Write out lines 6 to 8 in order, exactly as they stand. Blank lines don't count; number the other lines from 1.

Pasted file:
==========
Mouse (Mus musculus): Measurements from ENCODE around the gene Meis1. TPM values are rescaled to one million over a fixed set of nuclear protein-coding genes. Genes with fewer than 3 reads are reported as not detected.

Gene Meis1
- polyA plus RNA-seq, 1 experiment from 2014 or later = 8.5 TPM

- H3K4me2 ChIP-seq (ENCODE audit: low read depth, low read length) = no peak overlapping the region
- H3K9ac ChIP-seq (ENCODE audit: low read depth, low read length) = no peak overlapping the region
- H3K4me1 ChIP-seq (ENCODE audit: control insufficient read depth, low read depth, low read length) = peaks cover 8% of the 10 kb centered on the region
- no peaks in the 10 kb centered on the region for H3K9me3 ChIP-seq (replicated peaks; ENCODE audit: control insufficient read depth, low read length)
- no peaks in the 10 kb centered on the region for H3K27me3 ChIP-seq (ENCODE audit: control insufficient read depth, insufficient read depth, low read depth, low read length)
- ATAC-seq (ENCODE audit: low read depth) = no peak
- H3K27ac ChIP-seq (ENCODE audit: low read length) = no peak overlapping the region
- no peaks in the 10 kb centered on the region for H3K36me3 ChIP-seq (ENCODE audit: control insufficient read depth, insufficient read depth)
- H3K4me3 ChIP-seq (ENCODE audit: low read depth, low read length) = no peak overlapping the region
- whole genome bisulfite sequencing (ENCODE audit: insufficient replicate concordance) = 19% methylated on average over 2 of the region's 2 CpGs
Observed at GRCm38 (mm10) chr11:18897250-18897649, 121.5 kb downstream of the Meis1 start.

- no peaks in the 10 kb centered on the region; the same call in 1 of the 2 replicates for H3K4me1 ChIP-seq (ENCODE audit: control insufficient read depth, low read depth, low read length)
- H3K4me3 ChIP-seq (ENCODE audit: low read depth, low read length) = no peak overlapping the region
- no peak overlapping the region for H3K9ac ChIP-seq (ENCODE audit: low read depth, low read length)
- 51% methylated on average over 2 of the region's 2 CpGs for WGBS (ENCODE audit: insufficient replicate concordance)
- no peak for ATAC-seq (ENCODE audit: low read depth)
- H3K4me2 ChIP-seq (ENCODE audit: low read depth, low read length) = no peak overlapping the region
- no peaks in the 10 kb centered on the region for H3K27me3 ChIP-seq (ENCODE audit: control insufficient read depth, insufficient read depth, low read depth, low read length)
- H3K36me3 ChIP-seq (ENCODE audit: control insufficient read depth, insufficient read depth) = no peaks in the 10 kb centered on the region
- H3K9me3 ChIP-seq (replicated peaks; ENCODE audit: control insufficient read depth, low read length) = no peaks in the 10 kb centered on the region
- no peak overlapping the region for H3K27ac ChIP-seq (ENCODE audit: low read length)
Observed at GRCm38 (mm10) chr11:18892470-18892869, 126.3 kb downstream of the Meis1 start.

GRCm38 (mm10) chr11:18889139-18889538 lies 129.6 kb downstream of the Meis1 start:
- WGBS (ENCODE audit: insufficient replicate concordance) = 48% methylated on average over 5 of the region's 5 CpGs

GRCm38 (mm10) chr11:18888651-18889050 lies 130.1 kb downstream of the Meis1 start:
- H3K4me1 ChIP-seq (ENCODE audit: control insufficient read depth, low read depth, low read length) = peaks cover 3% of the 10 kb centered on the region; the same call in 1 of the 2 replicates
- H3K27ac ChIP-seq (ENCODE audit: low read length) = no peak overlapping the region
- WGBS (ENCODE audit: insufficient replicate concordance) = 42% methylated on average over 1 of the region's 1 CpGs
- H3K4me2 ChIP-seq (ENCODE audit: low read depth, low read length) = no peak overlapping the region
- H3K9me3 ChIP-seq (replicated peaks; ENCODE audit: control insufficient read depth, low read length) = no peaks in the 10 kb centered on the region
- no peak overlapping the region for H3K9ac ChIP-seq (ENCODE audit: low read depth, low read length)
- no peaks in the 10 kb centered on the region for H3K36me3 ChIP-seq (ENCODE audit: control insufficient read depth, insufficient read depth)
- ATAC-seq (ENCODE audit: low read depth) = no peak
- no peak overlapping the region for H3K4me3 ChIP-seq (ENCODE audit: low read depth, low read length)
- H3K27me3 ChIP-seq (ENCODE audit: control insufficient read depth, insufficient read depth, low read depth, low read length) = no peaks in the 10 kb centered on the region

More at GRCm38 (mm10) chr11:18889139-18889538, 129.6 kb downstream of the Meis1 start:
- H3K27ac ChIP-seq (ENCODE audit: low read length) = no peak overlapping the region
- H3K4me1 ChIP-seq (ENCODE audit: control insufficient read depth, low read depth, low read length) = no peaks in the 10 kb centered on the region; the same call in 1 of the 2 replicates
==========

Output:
- H3K4me1 ChIP-seq (ENCODE audit: control insufficient read depth, low read depth, low read length) = peaks cover 8% of the 10 kb centered on the region
- no peaks in the 10 kb centered on the region for H3K9me3 ChIP-seq (replicated peaks; ENCODE audit: control insufficient read depth, low read length)
- no peaks in the 10 kb centered on the region for H3K27me3 ChIP-seq (ENCODE audit: control insufficient read depth, insufficient read depth, low read depth, low read length)